Nearly 1,400 soldiers suffered genital injuries while on duty in Afghanistan and Iraq
A US war veteran will go under the knife for 12 hours in a bid to become the first American to ever receive a penis transplant as surgeons work to knit together nerve and blood vessels to restore urinary and, they hope, sexual function.
Between 2001 and 2013 during the ongoing war on terror, almost 1,400 US soldiers deployed in Iraq or Afghanistan suffered some kind of genital injury. Now surgeons at the prestigious medical school at Johns Hopkins University in Baltimore will perform a transplant from a dead donor to the mutilated veteran.
The procedure involves only the transplanting of the penis and not the testes, so if the veteran father’s a child in the future, he will be the biological father.
The first, and thus far only successful, penis transplant took place in South Africa in 2014, with the recipient reported to have impregnated his girlfriend after recovering from the surgery. Another transplant was attempted in China in 200, but the patient’s body rejected the donor penis.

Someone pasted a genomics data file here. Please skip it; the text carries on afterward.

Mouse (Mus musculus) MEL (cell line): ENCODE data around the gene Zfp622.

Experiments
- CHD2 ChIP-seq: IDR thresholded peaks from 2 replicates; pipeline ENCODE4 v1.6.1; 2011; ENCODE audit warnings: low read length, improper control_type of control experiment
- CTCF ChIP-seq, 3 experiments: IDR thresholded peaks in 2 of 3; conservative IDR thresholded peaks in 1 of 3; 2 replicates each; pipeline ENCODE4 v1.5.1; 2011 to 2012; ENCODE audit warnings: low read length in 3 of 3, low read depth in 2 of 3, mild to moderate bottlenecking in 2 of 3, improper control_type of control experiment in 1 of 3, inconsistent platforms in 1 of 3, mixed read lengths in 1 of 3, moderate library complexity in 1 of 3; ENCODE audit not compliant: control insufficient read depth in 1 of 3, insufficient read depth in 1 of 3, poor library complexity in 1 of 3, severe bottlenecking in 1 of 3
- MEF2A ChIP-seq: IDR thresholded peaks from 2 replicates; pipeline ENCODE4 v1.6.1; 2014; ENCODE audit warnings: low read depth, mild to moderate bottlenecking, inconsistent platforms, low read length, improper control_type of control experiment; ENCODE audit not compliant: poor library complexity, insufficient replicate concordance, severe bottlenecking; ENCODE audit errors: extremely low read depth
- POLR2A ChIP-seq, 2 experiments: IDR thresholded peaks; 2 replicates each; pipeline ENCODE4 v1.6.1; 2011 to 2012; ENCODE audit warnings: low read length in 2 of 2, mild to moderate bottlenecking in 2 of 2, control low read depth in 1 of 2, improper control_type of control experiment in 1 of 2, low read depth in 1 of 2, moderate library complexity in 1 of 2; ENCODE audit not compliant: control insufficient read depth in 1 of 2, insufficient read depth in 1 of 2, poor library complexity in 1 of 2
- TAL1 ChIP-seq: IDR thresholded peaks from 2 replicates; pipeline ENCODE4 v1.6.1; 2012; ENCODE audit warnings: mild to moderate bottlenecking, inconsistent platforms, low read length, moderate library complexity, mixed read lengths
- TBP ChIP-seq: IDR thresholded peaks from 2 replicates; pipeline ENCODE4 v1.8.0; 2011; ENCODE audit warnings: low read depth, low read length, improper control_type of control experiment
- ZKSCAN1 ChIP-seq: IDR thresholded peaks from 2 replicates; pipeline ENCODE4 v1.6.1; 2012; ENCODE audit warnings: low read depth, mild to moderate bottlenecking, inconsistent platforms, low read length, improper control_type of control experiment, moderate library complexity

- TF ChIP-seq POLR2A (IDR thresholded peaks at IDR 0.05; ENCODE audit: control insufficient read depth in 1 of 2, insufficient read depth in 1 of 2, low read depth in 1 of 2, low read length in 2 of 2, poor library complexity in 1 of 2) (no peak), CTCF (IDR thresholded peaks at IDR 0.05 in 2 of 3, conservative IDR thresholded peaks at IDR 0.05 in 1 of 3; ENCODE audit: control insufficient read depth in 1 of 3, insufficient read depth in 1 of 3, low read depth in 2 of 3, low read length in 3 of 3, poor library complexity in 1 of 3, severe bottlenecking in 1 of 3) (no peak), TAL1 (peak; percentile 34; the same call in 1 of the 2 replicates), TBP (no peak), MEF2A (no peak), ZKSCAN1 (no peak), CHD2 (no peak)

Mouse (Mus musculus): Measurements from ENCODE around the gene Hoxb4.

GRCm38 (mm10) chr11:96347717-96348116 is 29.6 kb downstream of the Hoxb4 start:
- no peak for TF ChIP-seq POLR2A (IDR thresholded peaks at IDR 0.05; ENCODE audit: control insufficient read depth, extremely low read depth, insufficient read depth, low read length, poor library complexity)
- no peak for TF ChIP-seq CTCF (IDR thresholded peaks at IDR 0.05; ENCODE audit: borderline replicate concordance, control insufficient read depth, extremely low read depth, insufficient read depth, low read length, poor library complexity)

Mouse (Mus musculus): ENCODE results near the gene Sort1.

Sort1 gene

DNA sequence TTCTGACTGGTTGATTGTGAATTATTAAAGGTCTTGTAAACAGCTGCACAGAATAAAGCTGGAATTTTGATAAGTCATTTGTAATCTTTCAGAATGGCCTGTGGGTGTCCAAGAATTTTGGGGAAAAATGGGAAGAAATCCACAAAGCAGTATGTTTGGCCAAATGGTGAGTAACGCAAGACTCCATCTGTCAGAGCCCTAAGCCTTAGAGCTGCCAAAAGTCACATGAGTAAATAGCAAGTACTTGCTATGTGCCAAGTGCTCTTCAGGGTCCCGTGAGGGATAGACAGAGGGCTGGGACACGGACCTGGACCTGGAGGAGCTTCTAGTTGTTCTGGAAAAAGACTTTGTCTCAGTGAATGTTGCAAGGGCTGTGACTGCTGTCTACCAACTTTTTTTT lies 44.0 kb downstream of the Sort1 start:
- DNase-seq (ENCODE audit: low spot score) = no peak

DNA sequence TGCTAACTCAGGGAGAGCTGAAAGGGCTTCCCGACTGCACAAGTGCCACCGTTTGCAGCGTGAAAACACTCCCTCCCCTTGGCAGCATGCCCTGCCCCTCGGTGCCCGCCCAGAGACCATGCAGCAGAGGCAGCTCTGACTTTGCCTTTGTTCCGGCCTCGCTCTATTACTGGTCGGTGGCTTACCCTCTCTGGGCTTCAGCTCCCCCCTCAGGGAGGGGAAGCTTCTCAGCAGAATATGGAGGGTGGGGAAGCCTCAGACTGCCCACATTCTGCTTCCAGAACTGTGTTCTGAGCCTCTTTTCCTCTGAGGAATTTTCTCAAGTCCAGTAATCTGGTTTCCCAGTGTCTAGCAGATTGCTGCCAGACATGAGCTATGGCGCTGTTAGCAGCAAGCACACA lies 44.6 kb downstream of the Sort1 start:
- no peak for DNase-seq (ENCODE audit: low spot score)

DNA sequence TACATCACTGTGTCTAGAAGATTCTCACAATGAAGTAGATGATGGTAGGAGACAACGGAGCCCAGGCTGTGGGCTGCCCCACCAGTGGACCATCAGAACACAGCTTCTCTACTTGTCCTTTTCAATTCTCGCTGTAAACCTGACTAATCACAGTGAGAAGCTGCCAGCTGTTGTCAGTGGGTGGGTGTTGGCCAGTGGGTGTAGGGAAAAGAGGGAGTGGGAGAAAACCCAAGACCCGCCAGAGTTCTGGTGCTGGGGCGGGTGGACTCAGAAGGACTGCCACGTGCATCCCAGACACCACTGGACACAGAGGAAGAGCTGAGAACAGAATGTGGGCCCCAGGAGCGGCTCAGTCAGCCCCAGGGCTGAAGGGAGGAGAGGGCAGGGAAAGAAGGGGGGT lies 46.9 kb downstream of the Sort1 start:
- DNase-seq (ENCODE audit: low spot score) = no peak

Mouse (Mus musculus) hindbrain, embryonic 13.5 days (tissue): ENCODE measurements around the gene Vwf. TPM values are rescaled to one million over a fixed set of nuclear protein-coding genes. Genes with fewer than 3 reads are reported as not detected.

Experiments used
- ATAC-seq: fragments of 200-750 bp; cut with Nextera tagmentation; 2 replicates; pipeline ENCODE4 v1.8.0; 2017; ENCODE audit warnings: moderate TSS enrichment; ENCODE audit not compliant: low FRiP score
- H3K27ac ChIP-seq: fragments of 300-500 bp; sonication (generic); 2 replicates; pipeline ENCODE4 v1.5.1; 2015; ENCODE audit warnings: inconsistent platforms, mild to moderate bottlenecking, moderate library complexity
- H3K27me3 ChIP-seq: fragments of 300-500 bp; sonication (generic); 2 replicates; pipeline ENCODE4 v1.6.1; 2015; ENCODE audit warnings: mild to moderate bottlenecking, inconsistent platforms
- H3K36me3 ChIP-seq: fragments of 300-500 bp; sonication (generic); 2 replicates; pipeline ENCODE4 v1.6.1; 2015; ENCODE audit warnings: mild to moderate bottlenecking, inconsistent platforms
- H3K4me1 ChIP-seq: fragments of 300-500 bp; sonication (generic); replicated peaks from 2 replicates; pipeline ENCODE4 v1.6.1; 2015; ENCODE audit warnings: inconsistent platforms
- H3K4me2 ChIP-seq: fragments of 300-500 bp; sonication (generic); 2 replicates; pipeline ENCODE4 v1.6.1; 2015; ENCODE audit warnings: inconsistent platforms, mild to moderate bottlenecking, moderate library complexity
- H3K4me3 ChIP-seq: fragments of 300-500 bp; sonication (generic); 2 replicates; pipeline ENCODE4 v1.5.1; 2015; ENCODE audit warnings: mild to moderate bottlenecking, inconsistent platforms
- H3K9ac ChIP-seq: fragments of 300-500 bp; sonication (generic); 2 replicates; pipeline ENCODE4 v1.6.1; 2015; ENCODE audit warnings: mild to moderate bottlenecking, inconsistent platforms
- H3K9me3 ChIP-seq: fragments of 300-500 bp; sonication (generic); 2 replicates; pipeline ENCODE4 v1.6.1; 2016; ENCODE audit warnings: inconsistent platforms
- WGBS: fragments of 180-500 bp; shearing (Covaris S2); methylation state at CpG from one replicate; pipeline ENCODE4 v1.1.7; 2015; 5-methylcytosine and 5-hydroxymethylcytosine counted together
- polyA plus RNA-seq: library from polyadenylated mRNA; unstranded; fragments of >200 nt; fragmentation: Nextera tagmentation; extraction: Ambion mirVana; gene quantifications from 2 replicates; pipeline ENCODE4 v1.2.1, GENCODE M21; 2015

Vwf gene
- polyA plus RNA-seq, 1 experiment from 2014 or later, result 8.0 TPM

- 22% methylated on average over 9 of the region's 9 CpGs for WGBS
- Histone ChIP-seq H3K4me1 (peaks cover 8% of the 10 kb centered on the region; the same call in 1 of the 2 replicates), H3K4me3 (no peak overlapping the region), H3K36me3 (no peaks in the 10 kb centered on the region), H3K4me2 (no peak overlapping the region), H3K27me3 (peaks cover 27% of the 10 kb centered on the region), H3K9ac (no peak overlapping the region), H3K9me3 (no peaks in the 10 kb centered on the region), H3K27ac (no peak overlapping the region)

Johns Hopkins surgeons have received permission to carry out as many as 60 penis transplants in an effort to explore the efficacy of the experimental surgery.
Emotional and physical scars
Damage to the genitals, known as genitourinary injury, is a common occurrence during combat, but which can have a lasting psychological impact.
“These genitourinary injuries are not things we hear about or read about very often,” Dr WP Andrew Lee, chairman of plastic and reconstructive surgery at Johns Hopkins, told the New York Times. “I think one would agree it is as devastating as anything that our wounded warriors suffer, for a young man to come home in his early 20s with the pelvic area completely destroyed.”
Jeffrey Kahn, a leading bio-ethicist at the medical school in Baltimore, said that the donation of genital organs will likely become a common discussion when communicating to donor families after the loss of a loved on.
“Once this becomes public and there’s some sense that this is successful and a good therapy, there will be all sorts of questions about whether you will do it for gender reassignment,” Kahn said.
“What do you say to the donor? A 23-year-old wounded in the line of duty has a very different sound than somebody who is seeking gender reassignment.”